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OSHO Online Library   »   The Books   »   Yoga: The Path to Liberation
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Chapter 3: About Your Wilder Being

Miserly people are the most miserable and poor people in the world - poorer than the poor. They cannot give: they are stuck. They go on hoarding. Their hoarding becomes a burden on their being - it does not free them. In fact if you have something you will become freer. But look at the misers. They have much, but they are burdened; they are not free. Even beggars are more free than they. What has happened to them? They have used their throat center just to receive. Not only that they have not used their throat center to give, they have not even moved to the second Freudian center, anal. These people are always constipated; hoarders, misers, always suffer from constipation. Remember, I am not saying that all people who have constipation are misers.there may be other reasons. But misers are certainly constipated.

Freud says that there is something in gold and excreta. Both look yellow, and people who are constipatory are too attracted to gold. Otherwise gold has no existential value - some psychological value, but no existential value. You cannot eat it, you cannot drink it. What can you do with it? Even a glass of water is more valuable existentially. But why has gold become so valuable? Why are people so much obsessed with gold? They have not moved from the oral to the anal. They are constipated in their inner being. Now their whole life will reflect their constipation: they will become hoarders of gold. Gold is symbolic. The yellowness gives them some idea.

Have you watched small children? It is almost difficult to persuade them to go to the toilet, they have almost to be forced to go to the toilet. And even then they insist, “Nothing is happening. Can I come back?” They are learning the first lessons of miserliness - how to hold. How to hold, how not to give even that which is useless, even that which is harmful if you keep it within you. Even the poison - it is difficult for them to leave it, to renounce it.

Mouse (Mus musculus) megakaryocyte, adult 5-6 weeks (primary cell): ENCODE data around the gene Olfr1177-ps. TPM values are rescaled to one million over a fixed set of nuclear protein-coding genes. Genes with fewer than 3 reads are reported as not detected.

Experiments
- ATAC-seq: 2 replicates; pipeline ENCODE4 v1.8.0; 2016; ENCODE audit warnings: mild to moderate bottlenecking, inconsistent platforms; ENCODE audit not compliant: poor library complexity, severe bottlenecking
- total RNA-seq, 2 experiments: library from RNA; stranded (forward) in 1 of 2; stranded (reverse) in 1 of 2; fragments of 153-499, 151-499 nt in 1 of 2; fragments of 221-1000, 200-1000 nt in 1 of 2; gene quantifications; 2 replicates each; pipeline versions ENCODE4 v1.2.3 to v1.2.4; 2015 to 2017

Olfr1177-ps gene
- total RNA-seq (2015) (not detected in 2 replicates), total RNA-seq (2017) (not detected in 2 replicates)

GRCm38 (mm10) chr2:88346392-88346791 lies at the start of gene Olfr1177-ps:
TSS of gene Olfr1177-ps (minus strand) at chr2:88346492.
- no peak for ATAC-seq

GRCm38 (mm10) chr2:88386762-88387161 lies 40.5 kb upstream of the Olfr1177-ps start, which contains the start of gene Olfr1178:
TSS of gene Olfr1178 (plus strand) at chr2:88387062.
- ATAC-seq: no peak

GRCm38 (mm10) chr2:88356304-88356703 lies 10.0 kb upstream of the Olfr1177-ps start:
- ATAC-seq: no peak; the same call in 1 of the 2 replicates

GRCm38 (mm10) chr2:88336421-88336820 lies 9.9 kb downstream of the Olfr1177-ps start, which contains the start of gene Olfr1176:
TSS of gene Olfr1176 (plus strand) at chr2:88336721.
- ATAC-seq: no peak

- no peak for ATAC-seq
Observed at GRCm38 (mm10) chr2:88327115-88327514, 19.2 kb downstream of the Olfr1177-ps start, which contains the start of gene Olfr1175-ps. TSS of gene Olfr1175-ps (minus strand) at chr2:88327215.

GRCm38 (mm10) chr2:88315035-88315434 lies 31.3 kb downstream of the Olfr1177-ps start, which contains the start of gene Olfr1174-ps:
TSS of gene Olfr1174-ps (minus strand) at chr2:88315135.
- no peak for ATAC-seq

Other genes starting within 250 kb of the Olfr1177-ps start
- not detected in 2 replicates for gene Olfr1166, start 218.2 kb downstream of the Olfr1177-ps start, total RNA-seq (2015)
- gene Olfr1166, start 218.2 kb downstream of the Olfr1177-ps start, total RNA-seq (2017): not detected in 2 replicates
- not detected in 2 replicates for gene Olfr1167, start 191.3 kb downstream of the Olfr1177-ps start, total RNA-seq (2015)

I have heard about two Buddhist bhikkhus. One of them was a miser and a hoarder and he used to collect money and keep it, and the other used to laugh at this foolish attitude. Whatsoever will come on his way, he will use it, he will never hoard it. One night they came across a river. It was evening, and the sun was setting, and it was dangerous to stay there. They had to go to the other shore. There was a town; this side was simply wilderness.

The hoarder said, “Now you don’t have any money, so we cannot pay the ferryman? What do you say now about it? You are against hoarding. Now if I don’t have any money we both will die. You see the point?” He said, “Money is needed.”

The man who believed in renunciation laughed, but he didn’t say anything. Then the hoarder paid and they crossed the river; they reached the other shore.

The hoarder again said, “Now remember, next time don’t start arguing with me. You see? Money helps. Without money we would have been dead. The whole night on the other shore, it was dangerous to survive - wild animals.”

The other bhikkhu laughed and he said, “But we have come across the river because you could renounce it. It is not because of hoarding that we have survived. If you had insisted on hoarding it and you were not going to pay the ferryman, we would have died. It is because you could renounce - because you could leave it, you could give it - that’s why we have survived.”

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